Michael, a tall, strapping, middle-aged man, had lost his construction job and had been living in a shelter for two days. He came to the mobile clinic because of pain and swelling in his right knee. Two weeks earlier, he had been playing basketball when a sudden pivot caused knee pain and a loud “pop.” A visit to a local emergency department had followed, and Michael told us that yellow fluid was drained from his knee after a radiograph showed no bony injury. I was somewhat skeptical of the color of the effusion; because it was associated with an acute injury, I would have expected bloody fluid. The effusion had now returned and was causing him a good deal of pain. T.B., the fourth-year medical student with me this month, examined Michael and reported a medial effusion, tenderness over the medial collateral ligament (MCL), and no warmth or redness. Michael wanted the fluid removed, believing it was the main cause of his pain, and T.B. aspirated 18 mL of yellow serous fluid from the medial aspect of the knee. In discussing the case with an orthopedic surgeon later, I was told that a tear of a cruciate ligament or bony injury within the joint would give a bloody effusion, but a tear of the MCL, because it is extra-articular, could result in a sympathetic serous effusion. This information clarified my thinking on knee effusions and also reinforced my confidence in Michael’s ability to provide an accurate history. Michael felt much relief with his smaller knee and promised to follow up with the orthopedic clinic to ensure a satisfactory resolution of his problem.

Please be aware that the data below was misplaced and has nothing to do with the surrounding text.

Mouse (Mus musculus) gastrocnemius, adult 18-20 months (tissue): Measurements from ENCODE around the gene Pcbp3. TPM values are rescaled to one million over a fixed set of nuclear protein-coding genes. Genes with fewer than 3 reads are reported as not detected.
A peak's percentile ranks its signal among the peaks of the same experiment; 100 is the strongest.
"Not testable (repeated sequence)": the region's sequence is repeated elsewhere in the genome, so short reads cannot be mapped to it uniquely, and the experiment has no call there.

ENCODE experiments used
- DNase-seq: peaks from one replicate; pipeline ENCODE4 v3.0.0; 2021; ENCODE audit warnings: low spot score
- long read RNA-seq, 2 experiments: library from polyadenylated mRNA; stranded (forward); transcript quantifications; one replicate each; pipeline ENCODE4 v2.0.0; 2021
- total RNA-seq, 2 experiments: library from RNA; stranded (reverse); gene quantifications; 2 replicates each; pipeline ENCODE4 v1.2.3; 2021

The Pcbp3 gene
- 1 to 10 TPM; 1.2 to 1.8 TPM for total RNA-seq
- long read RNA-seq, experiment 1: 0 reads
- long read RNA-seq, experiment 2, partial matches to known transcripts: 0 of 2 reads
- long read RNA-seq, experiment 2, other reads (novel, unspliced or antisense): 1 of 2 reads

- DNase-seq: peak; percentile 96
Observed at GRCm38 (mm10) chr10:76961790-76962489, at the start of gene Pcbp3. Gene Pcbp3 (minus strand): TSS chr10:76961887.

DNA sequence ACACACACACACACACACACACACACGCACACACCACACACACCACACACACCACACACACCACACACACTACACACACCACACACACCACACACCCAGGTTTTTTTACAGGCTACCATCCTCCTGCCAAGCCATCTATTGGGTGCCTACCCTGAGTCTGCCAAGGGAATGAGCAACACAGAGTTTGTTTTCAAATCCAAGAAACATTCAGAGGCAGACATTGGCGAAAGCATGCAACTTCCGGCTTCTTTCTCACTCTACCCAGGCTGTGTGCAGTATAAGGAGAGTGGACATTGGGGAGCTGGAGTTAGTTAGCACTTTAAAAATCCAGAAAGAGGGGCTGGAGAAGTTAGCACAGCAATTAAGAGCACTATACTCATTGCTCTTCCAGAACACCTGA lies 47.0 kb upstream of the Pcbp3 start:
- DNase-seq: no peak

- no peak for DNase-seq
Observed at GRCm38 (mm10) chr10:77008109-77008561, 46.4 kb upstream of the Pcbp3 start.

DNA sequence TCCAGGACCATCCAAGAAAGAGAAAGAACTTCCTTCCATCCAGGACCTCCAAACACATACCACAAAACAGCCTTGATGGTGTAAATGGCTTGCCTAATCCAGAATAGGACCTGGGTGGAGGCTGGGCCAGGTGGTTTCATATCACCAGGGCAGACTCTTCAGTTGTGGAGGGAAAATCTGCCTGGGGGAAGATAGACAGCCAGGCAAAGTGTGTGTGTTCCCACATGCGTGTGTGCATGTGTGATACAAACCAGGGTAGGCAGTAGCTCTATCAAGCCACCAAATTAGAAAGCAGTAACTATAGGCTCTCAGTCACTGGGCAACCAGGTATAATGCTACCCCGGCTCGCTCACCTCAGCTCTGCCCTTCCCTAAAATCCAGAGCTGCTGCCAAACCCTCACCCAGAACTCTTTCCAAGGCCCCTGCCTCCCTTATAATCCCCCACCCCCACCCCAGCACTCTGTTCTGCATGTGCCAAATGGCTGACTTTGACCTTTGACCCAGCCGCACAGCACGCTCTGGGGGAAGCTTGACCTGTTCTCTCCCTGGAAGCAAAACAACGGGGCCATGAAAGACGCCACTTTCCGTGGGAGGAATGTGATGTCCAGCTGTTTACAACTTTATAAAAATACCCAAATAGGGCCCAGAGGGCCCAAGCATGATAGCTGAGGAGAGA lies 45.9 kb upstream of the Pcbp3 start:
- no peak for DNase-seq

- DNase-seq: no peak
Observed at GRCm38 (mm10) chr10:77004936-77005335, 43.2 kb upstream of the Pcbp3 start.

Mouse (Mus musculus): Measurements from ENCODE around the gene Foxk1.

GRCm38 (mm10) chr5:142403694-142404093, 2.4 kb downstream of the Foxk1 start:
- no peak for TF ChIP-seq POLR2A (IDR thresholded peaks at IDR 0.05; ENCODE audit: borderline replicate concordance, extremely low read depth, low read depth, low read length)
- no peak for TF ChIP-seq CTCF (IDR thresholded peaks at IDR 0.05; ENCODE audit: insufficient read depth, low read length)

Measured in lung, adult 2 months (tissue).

Salme has had seizures since her childhood in Somalia. She was running low on her supply of phenytoin (Dilantin) and had developed a headache over the past two days. “This warns me that I may have a seizure,” she said through our interpreter. Neurologically, she was intact. Because she had had no recent medical care, I examined her abdomen and found what felt like a 20-week–sized fetus. “Have you felt this before?” I queried. “I haven’t noticed anything different,” she replied. “Could you be pregnant?” I asked. Salme attested to the fact that she was not married and had regular periods, the last one 10 days ago. Could it be a fibroid, a solid tumor, or a cyst? I thought, trying to make sense of the opposing information from the history and physical examination. Would a urine pregnancy test be an insult to her veracity? I went ahead and ordered one, and she complied without objection. The test confirmed what I had suspected. Salme seemed nonplussed and did not acknowledge how the conception came about. My thoughts went back to other patients who presented with a headache as the sole symptom of pregnancy. For Salme, it was a harbinger of a seizure. The unexpected outcome of the visit was accepted with a quiet resignation.